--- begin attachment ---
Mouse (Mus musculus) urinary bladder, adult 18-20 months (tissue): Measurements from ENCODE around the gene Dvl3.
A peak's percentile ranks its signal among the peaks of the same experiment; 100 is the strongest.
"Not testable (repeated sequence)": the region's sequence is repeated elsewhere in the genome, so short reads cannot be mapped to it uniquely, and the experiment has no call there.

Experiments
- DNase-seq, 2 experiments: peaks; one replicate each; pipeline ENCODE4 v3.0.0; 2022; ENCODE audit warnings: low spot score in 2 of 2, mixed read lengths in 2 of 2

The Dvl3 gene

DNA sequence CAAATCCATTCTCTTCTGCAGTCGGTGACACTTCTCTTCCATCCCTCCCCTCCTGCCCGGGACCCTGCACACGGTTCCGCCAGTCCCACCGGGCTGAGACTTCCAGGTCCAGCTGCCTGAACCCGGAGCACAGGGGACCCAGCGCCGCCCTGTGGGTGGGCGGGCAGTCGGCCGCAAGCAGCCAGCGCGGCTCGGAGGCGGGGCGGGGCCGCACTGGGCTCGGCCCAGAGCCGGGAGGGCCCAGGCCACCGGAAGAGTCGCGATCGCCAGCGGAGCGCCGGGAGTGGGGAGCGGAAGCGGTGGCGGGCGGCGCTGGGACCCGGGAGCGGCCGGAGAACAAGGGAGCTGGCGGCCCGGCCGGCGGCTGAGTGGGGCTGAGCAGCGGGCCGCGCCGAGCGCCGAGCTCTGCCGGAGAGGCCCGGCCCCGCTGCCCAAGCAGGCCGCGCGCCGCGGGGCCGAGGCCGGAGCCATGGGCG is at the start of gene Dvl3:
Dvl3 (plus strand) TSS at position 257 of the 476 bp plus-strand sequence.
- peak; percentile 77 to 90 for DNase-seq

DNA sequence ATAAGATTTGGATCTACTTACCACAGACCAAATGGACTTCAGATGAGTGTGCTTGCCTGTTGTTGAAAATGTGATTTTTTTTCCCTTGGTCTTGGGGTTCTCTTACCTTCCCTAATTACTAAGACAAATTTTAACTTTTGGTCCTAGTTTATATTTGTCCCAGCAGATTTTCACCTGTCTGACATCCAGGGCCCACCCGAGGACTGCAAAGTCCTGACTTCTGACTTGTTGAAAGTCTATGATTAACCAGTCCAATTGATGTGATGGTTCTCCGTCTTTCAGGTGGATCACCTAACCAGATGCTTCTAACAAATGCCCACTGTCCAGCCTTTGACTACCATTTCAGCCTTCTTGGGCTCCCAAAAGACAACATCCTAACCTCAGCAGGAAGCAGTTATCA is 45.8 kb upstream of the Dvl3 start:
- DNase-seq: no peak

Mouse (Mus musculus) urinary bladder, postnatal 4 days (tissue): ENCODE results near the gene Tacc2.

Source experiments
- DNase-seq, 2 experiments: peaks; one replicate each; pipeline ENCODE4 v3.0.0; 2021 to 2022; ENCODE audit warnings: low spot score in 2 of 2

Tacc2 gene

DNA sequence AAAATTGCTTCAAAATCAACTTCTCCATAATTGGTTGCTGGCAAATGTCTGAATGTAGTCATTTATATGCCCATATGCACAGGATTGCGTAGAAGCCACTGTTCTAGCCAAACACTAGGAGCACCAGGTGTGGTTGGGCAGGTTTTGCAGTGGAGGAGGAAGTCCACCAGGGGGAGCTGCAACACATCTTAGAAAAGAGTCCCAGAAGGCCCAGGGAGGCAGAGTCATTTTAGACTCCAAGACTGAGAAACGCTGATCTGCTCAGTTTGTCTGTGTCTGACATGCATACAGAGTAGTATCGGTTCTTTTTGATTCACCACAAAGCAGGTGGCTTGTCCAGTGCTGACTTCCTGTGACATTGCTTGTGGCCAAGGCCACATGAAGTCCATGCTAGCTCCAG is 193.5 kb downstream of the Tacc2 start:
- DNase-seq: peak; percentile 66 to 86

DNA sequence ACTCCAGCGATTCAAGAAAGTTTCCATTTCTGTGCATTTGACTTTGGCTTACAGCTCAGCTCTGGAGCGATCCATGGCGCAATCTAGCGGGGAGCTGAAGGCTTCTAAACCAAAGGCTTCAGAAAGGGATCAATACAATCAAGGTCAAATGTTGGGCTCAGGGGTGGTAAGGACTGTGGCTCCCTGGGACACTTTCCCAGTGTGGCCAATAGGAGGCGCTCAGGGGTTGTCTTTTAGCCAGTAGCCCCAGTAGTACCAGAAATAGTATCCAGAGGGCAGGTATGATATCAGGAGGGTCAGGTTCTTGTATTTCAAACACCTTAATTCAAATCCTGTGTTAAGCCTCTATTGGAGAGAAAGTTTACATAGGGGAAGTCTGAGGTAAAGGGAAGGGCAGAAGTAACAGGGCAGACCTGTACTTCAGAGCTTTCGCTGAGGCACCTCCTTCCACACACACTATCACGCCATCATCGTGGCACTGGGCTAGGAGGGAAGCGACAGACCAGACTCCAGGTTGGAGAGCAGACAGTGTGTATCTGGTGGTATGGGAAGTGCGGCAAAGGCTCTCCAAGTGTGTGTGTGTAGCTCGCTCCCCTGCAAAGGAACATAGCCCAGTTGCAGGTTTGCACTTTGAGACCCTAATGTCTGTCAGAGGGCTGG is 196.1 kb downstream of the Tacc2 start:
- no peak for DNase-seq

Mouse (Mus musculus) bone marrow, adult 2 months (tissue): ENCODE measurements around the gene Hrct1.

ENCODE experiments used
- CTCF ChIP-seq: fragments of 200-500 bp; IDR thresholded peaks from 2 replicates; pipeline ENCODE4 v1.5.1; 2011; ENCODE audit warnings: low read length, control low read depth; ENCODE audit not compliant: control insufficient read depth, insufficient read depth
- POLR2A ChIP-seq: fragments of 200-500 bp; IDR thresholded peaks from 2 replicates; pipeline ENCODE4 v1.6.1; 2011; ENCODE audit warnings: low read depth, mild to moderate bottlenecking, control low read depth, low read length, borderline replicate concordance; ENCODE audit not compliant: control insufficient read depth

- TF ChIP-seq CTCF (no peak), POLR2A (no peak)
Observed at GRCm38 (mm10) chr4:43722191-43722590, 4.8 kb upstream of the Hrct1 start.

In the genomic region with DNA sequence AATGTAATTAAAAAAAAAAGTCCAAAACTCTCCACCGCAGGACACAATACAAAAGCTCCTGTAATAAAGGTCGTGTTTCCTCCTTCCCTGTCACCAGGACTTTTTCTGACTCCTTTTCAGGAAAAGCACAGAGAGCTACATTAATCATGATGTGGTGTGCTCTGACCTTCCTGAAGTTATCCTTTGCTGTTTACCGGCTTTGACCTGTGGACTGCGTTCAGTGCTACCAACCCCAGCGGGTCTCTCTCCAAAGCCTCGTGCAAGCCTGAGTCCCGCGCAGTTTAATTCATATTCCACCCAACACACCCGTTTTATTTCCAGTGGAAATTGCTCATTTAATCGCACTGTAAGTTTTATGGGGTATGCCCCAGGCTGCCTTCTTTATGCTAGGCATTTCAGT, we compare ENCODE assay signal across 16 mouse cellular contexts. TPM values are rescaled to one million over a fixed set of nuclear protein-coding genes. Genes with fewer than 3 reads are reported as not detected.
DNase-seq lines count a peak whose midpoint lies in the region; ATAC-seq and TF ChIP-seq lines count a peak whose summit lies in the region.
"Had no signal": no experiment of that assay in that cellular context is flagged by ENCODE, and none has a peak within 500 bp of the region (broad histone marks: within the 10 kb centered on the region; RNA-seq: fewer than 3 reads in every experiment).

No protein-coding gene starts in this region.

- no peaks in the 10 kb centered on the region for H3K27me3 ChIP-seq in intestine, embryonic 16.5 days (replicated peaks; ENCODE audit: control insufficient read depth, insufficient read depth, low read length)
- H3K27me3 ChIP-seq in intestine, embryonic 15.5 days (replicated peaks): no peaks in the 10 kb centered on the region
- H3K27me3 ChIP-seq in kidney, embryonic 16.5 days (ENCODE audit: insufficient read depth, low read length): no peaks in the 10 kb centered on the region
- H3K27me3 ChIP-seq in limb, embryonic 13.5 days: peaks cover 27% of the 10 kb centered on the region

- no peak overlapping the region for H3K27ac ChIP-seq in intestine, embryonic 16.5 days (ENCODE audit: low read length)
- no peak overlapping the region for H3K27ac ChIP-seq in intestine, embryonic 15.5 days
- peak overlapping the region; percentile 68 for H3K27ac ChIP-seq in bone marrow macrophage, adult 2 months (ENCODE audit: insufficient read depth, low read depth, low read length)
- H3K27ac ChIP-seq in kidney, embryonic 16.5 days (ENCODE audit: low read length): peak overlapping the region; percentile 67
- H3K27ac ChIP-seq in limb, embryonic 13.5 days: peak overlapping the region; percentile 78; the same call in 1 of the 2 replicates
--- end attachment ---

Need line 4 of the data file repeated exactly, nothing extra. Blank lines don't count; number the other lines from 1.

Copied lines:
Experiments